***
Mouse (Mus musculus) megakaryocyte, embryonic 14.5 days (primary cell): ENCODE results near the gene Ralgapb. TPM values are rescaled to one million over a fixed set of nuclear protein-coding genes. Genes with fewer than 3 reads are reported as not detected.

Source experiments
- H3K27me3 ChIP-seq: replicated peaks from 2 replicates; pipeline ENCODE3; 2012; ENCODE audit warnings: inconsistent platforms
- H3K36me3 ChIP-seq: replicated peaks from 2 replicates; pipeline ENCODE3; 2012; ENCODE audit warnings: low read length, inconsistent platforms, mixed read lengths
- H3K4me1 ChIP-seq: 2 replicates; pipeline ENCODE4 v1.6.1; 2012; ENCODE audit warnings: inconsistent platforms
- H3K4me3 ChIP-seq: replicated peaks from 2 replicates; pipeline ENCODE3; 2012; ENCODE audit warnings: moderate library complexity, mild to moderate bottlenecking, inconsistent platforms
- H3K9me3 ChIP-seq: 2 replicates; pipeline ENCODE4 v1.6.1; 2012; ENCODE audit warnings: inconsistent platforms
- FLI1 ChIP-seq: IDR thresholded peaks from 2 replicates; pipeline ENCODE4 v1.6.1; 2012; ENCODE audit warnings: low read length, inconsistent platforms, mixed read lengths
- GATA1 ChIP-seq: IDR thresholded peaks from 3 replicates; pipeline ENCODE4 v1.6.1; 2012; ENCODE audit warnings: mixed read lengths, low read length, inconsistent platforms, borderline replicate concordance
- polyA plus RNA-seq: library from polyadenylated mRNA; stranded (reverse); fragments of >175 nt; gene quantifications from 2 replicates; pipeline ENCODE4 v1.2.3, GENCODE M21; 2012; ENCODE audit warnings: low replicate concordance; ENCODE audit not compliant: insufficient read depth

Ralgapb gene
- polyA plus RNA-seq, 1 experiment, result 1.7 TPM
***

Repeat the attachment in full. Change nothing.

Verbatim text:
Mouse (Mus musculus) megakaryocyte, embryonic 14.5 days (primary cell): ENCODE results near the gene Ralgapb. TPM values are rescaled to one million over a fixed set of nuclear protein-coding genes. Genes with fewer than 3 reads are reported as not detected.

Source experiments
- H3K27me3 ChIP-seq: replicated peaks from 2 replicates; pipeline ENCODE3; 2012; ENCODE audit warnings: inconsistent platforms
- H3K36me3 ChIP-seq: replicated peaks from 2 replicates; pipeline ENCODE3; 2012; ENCODE audit warnings: low read length, inconsistent platforms, mixed read lengths
- H3K4me1 ChIP-seq: 2 replicates; pipeline ENCODE4 v1.6.1; 2012; ENCODE audit warnings: inconsistent platforms
- H3K4me3 ChIP-seq: replicated peaks from 2 replicates; pipeline ENCODE3; 2012; ENCODE audit warnings: moderate library complexity, mild to moderate bottlenecking, inconsistent platforms
- H3K9me3 ChIP-seq: 2 replicates; pipeline ENCODE4 v1.6.1; 2012; ENCODE audit warnings: inconsistent platforms
- FLI1 ChIP-seq: IDR thresholded peaks from 2 replicates; pipeline ENCODE4 v1.6.1; 2012; ENCODE audit warnings: low read length, inconsistent platforms, mixed read lengths
- GATA1 ChIP-seq: IDR thresholded peaks from 3 replicates; pipeline ENCODE4 v1.6.1; 2012; ENCODE audit warnings: mixed read lengths, low read length, inconsistent platforms, borderline replicate concordance
- polyA plus RNA-seq: library from polyadenylated mRNA; stranded (reverse); fragments of >175 nt; gene quantifications from 2 replicates; pipeline ENCODE4 v1.2.3, GENCODE M21; 2012; ENCODE audit warnings: low replicate concordance; ENCODE audit not compliant: insufficient read depth

Ralgapb gene
- polyA plus RNA-seq, 1 experiment, result 1.7 TPM